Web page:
If you're in New Orleans, you'll have the chance to see some lovely courtyards. While I was staying at the Place d'Armes, I had the opportunity to spend many relaxing times enjoying a cup of coffee in the courtyard.
It's like you are in your own private world. If you're able to do so, choose a hotel, restaurant or coffeehouse that has a courtyard. You have to experience it at least once.
Written Apr 14, 2006
New Orlean's love of the mystic, voodoo and the steamy bayou, allows for many street fortune tellers. At Jackson Square, I watched a woman read tourist palms. I don't know if she read GW's when he stopped by to make his post-Katrina Jackson Square speech, but maybe he should have, just to consider his political fortunes in the city. The notoriety of this fortune telling tradition in the city would seem to be most famously related to the importation of voodoo from Benin, or via Haiti, but actually the Bambara and Woloof slaves imported from Senegambia appear most responsible for its early incorporation into Creole culture of Louisiana. During the French Colonial period, very few slaves came from anywhere other than Senegambia. There are many varieties of Voodoo in the Americas, a few of which came to Louisiana, probably after the colonial period. Men preside in the Haitian variant, and the most famous male diviner was Doctor John, after whom the modern musician must certainly be named. But, even more powerful in New Orleans is the woman dominated variant. This woman dominated variant may be due to the relative stability and power of women in the African-American slave system. In any case, the most famous women to preside over voodoo in New Orleans during the 19th century were Marie Laveau, a mother and daughter combo of legendary greatness. It is not surprising therefore, that other female fortune tellers would arrive to divine the futures of tourists visiting the city.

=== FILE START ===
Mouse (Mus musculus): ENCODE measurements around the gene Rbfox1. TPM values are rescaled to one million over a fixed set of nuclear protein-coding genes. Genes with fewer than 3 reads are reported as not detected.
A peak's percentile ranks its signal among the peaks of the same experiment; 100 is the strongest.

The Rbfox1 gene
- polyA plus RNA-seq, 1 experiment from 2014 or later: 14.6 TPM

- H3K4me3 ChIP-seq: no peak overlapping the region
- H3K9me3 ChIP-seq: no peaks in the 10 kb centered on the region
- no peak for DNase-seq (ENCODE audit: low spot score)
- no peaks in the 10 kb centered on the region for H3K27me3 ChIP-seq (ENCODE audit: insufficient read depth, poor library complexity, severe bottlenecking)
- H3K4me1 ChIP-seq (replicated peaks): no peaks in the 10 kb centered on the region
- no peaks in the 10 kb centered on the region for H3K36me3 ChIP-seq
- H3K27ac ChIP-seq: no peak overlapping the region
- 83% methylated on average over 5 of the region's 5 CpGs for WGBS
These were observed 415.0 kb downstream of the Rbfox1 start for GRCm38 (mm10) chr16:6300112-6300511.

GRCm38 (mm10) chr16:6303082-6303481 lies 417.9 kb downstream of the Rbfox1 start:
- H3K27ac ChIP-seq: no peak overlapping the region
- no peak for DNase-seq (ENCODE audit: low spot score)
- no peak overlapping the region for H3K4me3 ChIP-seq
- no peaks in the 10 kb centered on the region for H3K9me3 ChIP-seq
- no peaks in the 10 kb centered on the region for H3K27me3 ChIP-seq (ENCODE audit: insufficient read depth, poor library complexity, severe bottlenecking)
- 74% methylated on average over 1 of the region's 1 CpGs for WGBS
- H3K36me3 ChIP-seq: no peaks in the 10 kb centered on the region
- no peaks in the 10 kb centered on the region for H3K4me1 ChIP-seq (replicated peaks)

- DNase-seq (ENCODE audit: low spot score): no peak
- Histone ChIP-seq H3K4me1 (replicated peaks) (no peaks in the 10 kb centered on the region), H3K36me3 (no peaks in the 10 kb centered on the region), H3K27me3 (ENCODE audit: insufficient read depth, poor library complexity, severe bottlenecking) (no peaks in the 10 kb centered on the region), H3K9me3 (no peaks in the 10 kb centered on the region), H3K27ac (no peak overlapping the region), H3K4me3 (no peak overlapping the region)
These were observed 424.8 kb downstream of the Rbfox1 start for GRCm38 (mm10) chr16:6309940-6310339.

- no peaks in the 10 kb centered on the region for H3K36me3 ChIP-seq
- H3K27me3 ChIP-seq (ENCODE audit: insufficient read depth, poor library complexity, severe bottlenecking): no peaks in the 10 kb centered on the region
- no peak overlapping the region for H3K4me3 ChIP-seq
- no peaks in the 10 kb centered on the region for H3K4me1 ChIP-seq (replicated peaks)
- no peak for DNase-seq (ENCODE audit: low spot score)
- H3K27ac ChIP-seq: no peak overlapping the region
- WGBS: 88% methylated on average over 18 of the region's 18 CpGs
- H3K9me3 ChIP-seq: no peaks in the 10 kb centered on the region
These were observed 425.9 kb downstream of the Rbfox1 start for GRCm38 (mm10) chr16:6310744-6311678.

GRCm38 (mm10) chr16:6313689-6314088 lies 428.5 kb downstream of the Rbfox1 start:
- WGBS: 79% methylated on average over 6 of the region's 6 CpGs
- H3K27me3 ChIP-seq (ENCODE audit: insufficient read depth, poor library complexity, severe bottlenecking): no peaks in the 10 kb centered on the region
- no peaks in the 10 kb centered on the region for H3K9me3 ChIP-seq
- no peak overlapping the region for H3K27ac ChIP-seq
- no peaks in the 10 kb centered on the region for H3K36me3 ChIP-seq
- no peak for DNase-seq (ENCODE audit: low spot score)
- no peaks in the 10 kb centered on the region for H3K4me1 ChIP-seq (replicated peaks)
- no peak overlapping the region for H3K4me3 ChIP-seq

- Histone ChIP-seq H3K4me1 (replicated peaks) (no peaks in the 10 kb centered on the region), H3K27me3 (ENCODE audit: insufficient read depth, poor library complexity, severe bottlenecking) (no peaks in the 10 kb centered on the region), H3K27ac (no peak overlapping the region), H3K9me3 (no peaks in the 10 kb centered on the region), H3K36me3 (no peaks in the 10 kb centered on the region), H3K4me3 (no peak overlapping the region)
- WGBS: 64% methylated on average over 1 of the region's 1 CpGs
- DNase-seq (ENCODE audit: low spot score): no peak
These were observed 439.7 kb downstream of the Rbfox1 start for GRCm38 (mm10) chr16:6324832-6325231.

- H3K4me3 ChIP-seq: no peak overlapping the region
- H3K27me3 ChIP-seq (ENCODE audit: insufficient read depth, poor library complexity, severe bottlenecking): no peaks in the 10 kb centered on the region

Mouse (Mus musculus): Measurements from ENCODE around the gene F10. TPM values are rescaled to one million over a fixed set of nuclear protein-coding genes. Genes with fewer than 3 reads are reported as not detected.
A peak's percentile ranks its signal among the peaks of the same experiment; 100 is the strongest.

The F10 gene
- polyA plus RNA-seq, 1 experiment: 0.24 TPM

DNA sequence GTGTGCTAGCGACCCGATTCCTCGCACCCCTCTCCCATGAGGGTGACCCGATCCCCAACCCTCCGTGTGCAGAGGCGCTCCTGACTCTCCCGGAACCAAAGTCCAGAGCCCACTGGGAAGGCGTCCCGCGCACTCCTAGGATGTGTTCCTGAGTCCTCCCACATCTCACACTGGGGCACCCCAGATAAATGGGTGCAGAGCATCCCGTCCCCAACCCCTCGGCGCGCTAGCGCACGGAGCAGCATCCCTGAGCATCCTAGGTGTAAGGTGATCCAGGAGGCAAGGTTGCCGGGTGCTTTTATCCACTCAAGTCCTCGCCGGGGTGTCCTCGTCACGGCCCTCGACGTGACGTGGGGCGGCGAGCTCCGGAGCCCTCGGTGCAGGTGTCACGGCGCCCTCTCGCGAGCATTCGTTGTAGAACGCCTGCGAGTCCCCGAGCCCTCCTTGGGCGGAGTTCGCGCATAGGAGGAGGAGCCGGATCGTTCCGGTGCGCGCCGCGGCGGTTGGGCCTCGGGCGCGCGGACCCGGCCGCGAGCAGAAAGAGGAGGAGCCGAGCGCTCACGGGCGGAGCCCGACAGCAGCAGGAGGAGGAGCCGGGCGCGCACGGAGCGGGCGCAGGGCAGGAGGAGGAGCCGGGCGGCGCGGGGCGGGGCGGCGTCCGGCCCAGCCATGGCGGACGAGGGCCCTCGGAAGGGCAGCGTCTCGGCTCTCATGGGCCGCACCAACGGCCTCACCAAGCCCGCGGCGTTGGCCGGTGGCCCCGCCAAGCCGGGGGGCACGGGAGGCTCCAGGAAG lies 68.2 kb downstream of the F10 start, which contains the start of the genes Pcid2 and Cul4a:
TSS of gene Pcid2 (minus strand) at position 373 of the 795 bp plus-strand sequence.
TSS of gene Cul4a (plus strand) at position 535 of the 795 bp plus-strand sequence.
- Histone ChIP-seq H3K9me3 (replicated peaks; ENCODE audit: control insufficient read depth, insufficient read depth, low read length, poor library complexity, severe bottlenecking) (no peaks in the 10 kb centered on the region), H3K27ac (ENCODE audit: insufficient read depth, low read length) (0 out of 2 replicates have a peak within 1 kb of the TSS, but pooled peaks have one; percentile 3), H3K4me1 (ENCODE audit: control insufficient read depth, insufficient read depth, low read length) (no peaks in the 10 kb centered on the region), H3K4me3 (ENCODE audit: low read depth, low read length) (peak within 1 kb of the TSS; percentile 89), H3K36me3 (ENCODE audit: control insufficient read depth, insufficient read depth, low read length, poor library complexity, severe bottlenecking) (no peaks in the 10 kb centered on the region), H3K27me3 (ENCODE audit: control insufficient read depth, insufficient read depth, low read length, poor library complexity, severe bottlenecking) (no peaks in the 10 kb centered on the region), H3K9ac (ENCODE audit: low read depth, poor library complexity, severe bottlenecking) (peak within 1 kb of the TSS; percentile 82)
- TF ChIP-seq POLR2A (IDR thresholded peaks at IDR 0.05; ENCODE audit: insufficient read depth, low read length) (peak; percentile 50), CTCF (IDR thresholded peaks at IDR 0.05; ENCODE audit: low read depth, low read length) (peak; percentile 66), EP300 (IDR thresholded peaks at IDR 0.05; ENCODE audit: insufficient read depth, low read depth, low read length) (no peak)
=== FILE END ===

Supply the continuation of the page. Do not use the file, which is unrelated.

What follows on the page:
Updated Mar 11, 2006
New Orleans French Quarter has more dogs on leashes than most urban hot spots I've seen. Most are cute little pooches whose security for the master is emotional not physical. We took our miniature schnauzer, Dali, on the road trip and he found it quite pleasant smelling the pungent smells of the French Quarter, but he also enjoyed a walk along the river and lake fronts. We took him for a scenic walk through the Garden District as well. Some hotels actually cater to pets, but ours didn't so we had to leave him in the cage in the car. That wasn't too bad, especially since he likes his cage and the car was kept in a secure garage. Since Katrina, if the weather is right, leaving the pooch overnight in the car is OK, but I'd be careful when the weather gets warmer. In any case, the pooch will love mingling with other dogs and children that love to pet them. We also saw a few street vagrants with larger dogs that seemed tolerant of exchanging smells with our overly pampered pooch. I recommend a six foot leash and choke collar if the dog is a puppy. Ours is trained enough, but I like keeping close control of the pooch on city streets. The Garden District, Bayou St. John, and the shorelines at the river or Lake Pontchartrain are more wide open areas that are easy to walk the dog, in some cases even off leash.
Updated Jan 12, 2006
Basically, a New Orleans style of sandwich. "Hero. Sub. Hoagie. These words are foreign to the vocabulary of the native New Orleanian. That's because in New Orleans, you eat po-boys." What makes a po-boy special is the bread. It's made with fresh French bread, new Orleans French bread has a crunchy crust with a very light center. Order "Dressed" or not. Dressed-with lettuce, tomato, pickles, and mayo. Roast beef and shrimp are the most popular fillings for a po-boy.
Written Aug 22, 2005
These is a good place to stretch your legs after one of those decadently rich creole feasts - or perhaps to get some air the morning after a long night on Bourbon Street. Or maybe you should duck into the Cathedral and confess your sins - before its too late!
Written Apr 30, 2003
Why all the interest in our grave yards? I took my friend from Germany to a couple, one we walked all around looking for my grandfather but the place was too big and I was too forgetful to remember where he was buried. We took pictures here is one.
Updated Aug 25, 2002